# Linear programming

After studying this section you should be able to:

- formulate a linear programming problem in terms of decision variables
- use a graphical method to represent the constraints and solve the problem
- use the Simplex algorithm to solve the problem algebraically

**Formulating a linear programming problem**

To formulate a linear programming problem you need to:

- Identify the
**variables**in the problem and give each one a label. - Express the
**constraints**of the problem in terms of the variables. You need to include non-negativity constraints such as x ≥ 0 y ≥ 0 . - Express the quantity to be optimised in terms of the variables. The expression produced is called the
**objective function**.

** x and y are often used for the variables. Typically, this may be to maximise a profit or minimise a loss.**

**Example**

A small company produces two types of armchair. The cost of labour and materials for the two types is shown in the table.

The total spent on labour must not be more than £1150 and the total spent on materials must not be more than £1250. The profit on a standard chair is £70 and the profit on a deluxe chair is £100.

__How many chairs of each type should be made to maximise the profit?__

In this case, the variables are the number of chairs of each type that may be produced. Using ** x **to represent the number of standard chairs and

**to represent the number of deluxe chairs, the constraints may be written as:**

*y*30x + 40y ≤ 1150X ⇒ 3x + 4y ≤ 115

25x + 50y ≤ 1250X ⇒ +2y ≤ 50

and x ≥ 0,y ≥ 0.

**It’s a good idea to simplify the constraints where possible.**

Using * P* to stand for the profit, the problem is to maximise

*.*

**P = 70x + 100y****The graphical method of solution**

Each constraint is represented by a region on the graph. It’s a good idea to shade out the **unwanted** region for each one. The part that remains unshaded then defines the **feasible region **containing the points that satisfy all of the constraints.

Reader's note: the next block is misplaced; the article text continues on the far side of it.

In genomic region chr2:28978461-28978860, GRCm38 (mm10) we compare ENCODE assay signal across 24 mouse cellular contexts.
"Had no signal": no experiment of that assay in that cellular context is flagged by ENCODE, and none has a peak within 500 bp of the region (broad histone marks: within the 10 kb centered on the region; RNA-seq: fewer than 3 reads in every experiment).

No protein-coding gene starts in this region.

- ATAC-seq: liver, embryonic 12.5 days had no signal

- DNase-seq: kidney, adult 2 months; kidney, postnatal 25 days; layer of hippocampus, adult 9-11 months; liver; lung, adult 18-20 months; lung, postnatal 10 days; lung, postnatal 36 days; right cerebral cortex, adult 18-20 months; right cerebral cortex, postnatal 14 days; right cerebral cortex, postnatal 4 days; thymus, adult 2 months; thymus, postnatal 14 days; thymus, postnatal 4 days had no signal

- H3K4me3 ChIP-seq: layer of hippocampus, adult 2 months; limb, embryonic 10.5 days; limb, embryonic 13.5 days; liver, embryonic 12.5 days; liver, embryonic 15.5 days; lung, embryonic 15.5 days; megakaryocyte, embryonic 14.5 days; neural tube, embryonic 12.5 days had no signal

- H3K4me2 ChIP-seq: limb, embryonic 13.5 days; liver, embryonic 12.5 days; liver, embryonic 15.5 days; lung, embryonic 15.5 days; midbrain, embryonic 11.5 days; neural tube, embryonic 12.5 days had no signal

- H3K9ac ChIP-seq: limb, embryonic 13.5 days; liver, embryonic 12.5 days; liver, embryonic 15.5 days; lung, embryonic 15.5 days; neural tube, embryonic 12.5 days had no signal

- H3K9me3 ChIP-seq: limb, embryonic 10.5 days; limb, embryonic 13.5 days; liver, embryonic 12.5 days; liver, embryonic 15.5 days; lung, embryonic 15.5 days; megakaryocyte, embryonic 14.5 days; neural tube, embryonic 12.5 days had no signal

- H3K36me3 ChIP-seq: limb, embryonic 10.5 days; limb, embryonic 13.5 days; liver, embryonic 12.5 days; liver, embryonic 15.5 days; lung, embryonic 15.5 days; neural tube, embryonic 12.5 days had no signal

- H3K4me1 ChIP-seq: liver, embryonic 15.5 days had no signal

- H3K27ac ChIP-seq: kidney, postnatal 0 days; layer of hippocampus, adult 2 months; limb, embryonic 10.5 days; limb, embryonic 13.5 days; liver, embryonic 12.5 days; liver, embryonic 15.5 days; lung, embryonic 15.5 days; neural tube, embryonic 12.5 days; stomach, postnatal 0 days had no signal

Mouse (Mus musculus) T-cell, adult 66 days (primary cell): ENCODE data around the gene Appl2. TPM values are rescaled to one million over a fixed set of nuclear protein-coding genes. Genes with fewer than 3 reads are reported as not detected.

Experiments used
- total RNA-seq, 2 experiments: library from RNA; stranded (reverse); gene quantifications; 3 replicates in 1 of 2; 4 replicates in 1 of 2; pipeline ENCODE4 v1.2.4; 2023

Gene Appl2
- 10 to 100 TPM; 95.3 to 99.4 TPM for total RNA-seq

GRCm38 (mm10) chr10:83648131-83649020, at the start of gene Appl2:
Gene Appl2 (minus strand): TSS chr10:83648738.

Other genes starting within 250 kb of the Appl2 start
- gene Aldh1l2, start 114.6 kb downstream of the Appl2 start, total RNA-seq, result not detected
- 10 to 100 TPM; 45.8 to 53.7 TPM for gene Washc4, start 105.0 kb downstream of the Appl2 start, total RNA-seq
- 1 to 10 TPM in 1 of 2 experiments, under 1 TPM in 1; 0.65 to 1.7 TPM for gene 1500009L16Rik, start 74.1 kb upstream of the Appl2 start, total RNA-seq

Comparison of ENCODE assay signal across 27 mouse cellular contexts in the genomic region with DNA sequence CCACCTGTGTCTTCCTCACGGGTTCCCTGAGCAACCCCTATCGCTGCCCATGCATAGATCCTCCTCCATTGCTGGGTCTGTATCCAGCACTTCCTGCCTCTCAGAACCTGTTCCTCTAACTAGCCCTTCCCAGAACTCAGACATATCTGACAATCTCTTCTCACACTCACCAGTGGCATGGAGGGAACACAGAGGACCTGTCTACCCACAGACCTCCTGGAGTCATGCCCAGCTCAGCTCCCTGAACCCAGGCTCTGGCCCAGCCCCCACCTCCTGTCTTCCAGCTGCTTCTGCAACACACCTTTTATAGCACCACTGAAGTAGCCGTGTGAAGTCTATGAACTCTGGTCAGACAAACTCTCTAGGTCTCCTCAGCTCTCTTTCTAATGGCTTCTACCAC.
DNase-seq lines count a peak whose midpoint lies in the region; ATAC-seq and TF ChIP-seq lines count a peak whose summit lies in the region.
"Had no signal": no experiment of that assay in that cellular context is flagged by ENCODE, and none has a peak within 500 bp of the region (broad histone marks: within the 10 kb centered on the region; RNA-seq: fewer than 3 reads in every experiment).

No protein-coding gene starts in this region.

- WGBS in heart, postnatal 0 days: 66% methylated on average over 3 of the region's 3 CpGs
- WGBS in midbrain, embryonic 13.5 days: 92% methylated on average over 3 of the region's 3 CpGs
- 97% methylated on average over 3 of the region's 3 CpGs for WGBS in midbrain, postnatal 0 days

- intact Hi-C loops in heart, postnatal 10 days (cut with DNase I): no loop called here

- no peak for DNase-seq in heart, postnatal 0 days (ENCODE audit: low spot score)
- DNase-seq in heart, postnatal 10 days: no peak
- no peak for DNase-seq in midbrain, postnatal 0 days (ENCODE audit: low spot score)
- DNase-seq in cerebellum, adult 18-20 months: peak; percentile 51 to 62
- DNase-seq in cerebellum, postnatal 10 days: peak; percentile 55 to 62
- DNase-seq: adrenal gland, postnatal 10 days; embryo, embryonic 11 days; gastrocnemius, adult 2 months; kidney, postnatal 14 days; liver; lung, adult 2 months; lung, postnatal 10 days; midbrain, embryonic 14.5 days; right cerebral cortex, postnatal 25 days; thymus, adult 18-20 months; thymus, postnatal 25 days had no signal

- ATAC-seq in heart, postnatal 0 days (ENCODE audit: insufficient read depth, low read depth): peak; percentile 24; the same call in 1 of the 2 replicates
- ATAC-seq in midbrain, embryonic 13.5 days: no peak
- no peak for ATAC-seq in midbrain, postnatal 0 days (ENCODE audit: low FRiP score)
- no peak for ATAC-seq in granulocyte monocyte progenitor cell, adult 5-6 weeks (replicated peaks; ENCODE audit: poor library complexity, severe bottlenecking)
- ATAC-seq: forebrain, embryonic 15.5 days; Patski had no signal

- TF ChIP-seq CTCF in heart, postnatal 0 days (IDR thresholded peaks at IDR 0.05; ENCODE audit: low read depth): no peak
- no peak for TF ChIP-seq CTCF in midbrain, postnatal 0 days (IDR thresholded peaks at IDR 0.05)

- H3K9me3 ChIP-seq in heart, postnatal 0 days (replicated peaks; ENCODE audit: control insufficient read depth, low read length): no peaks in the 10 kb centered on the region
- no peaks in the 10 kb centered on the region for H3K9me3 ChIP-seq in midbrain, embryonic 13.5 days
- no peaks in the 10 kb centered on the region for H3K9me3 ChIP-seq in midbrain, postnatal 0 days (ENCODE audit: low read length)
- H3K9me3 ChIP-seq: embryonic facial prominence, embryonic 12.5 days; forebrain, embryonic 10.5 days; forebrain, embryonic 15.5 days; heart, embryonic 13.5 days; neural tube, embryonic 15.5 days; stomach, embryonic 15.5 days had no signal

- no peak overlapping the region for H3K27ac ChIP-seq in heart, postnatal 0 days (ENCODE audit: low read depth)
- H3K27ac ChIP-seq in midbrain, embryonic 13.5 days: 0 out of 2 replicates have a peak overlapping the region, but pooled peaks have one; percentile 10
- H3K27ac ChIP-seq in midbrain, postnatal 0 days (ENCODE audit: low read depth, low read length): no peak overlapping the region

The blue line represents the points where the profit takes a particular value. Moving the line in the direction of the arrow corresponds to increasing the profit. This suggests that the maximum profit occurs at the point X.

Solving 3x +4y = 115 and x +2y = 50 simultaneously gives as (15, 17.5).

The nearest points with integer coordinates in the feasible region are (15,17) and (14,18) The profit, given by P = 70x + 100y , is greater at (14,18). The maximum profit is made by producing 14 standard and 18 deluxe chairs.

**X does not represent the solution in this case because both x and y must be integers.**

**The Simplex algorithm**

When there are three or more variables, a different approach is needed. The **Simplex algorithm** may be used to solve the problem algebraically. The information must be expressed in the right form before the algorithm can be used.

- First write the constraints, other than the non-negativity conditions, in the form ax + by + cz ≤ d.
- Write the objective function in a form which is to be maximised.
- Add
**slack variables**to convert the inequalities into equations. - Write the information in a table called the
**initial tableau**.

**Example**

Find the maximum value of P = 2x + 3y + 4z subject to the constraints:

3x + 2y + z ≤ 10 [i]

2x + 5y + 3z ≤ 15 [ii]

x ≥ 0,y ≥ 0, z ≥ 0.

**The objective function is already in a form which is to be maximised. The constraints are in the right form.**

Using slack variables *s* and *t*, the inequalities [i] and [ii] become:

3x + 2y + z + s = 10

2x + 5y + 3z + t = 15.

The objective function must be rearranged so that all of the terms are on one side of the equation to give:

P − 2x − 3y − 4z = 0.

The information may now be put into the initial tableau.

The columns for *P, s* and *t* contain zeros in every row apart from one. In each case, the remaining row contains 1 and the value of the variable is given in the end column of that row. The value of every other variable is taken to be zero. So, at this stage, the tableau shows that P = 0, s = 10, t = 15 and *x,y* and *z* are all zero. This corresponds to the situation at the origin.

**You need to know how to read values from the tableau.**

Using the algorithm is equivalent to visiting each vertex of the feasible region until an optimum solution is found. This occurs when there are no negative values in the objective row.

When the present tableau is not optimal, a new tableau is formed as follows:

- The column containing the most negative value in the objective row becomes the
**pivotal column**. In this case the pivotal column corresponds to the variable*z*. - Now divide each entry in the
**value**column by the corresponding entry in the pivotal column provided that the pivotal column entry is positive. For the example above this gives 10/1 = 10 and 15/3 = 5. The smallest of these results relates to the bottom row which is now taken to be the**pivotal row**. The entry lying in both the pivotal column and the pivotal row then becomes the pivot. In this case, the pivot is 3.

- See paragraph above about reading values from the tableau.
- It is often necessary to repeat the process in order to find the optimum tableau.

**Progress check**

An initial simplex tableau for a linear programming problem is given by: